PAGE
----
The recent highly successful TV series about the disaster that occurred in Chernobyl portrayed the little known account of the commissioning of the ‘Liquidators’ (though many people lacked the freedom to opt-out.)
    I also like another question you raise, ‘What does this say about our NEED for the sacraments?’ and your connection to Public Health Document on agreeable Social activity that allows us to shop for bottles of plonk given that off-licences are open. Churches are closed; the only possible conclusion for people to make is that our need for Mass is less than our need for a bottle of claret. As you say, ‘If people can socially space in stores, can they not socially space in churches? I like the point you make that you’ are not encouraging dissent . . . though questioning implications of what we do but not the decision itself. My personal reflection on the choice for the CofE to ban clergy is one of sincere regret and raises such profound questions which I fear will not be answered. What I think will occur, once the church is open again, is a great rush of ‘didn’t we do well to get through this’ mediocre leadership commentary. Then there will be another ‘mission’ plan to evangelise the very communities we were forced to hide away from in our own home . . .

  3. gov.uk website says that the following is allowed …
    to provide care or to help a vulnerable person

    perhaps that includes pastoral duties?

  4. Dear Father Ed,

    Ideally the Churches would open for Easter but if not at least remain open for private Prayer – if necessary with a limit to the number of people in the Church at any one time. The number could vary according to the size of the Church.
    In the Telegraph Tim Stanley says that the decision to Close churches was taken by the Bishops

  5. Of course it is very sad that churches are closed. However, why not take the opportunity to participate in the huge number of masses, adorations, rosaries, chaplets of divine mercy from churches all over the world being streamed every day on the internet with priests giving wonderful messages of hope. I have just watched a very moving mass from Gibraltar and made a spiritual communion. Let’s not get all wound up about things but spend time with God and many other people through the internet and you will find peace. The Church isn’t dead just because the buildings are closed.

  6. Different Peter here,
    In the 1975 Collins Missal Cardinal Heenan wrote “On a Sunday morning Catholics on their way to Mass, missal in hand, used to be a familiar sight.” Breaking a habit may make it harder to resume. By going to Mass we give witness to our faith. We derive comfort and assurance from the presence of others. So the closure of Churches is unfortunate.

  7. As an Anglican but regular reader of this blog I too am distressed by the closure of churches and the fact that our senior clergy seem to be noticeable by their absence. Those of you who live in families at least have the comfort of being able to pray and read scriptures together, but those of us who live alone. and for health and age reasons are self-isolating, must rely on our certainty of our Lord’s constant presence with us. There is the comfort of wonderful hymns to listen to, but I do so miss the fellowship of public worship and the ability to share bible stories with the children of our two local primary schools in our Open the Book assemblies. We must look to the Apostles and early Christians who endured hardships much more severe than we are experiencing now. With the wonderful advances in medicine, and through many millions of acts of kindness and the skill of engineers who are working to provide the equipment needed to nurse patients through this dreadful pandemic most of us will come out the other side, hopefully with a new outlook. We must also not forget that their others who are suffering quite unrelated illnesses – I have just taken a prayer request for a lady who has been told that the chemo she has been undergoing has not worked and that the cancer has grown: she is due to have an MRI scan next week.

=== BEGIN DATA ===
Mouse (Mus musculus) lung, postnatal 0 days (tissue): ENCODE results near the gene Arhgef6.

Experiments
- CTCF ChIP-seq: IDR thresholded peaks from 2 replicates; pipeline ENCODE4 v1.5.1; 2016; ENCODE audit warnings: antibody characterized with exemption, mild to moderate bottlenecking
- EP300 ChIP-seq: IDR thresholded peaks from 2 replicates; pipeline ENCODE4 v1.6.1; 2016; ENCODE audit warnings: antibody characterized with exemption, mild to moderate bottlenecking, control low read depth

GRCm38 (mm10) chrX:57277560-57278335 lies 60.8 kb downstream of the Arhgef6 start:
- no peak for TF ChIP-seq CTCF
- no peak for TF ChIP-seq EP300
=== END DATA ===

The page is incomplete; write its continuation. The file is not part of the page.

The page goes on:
Maybe when we can worship publicly again it will be with true gratitude for all God’s mercies and with a renewed, not diminished faith throughout the country.

  8. The churches should never have been closed or Mass suspended. I used to do a weekly shop at a town supermarket but deem it unsafe. Instead I go to the local green grocers and butchers once week. it’s fresher and better and I will not be going back to the supermarkets. Similarly it’s no good the church thinking it can suspend our obligation and then switch it back on again. How many will conclude they don’t really need to bother? I went to Mass every week because I found it a comfort and a joy. However when I needed it most the Church was not there for me. I see no evidence of the bishops badgering the government to let it re-open for Easter. If you want to save the church this Easter turn up, bang on the door and insist Mass is celebrated. Keep well apart, wear masks and marigolds, forget the handshake etc but insist on the sacraments.

  9. It is extremely sad that churches are closed and we do not have the sacraments but the faith is very far fron dead as Peter noted above. I have never experienced such a wealth of online Mass, rosaries, and other devotions. Many priests are working extremely hard live streaming, phoning the sick and worried, writing letters, (and blogs like this excellent one) My son Tom was due to be ordained this July and had to cut short his seminary studies. However he is being kept extremely busy in his Guildford Parish, live streams evening prayer and rosary every evening and is inspiring people on Utube https://youtu.be/SGKiefhPuRM
    Guildford Parish are extremely advanced in live streaming if you need any help.

  10. In my view it would have been highly irresponsible not to stop public celebration of the Mass. The giving of Communion would have been problematic. I am not suggesting that infection could come from the Sacred Species but rather via the hands of the celebrant or the chalice itself.
    As regards the closure of churches however, that is a step too far. Notices reminding people to keep two meters apart could be placed at the entrance.
    Visits to churches for private prayer could come under the category of a journey to obtain spiritual medication.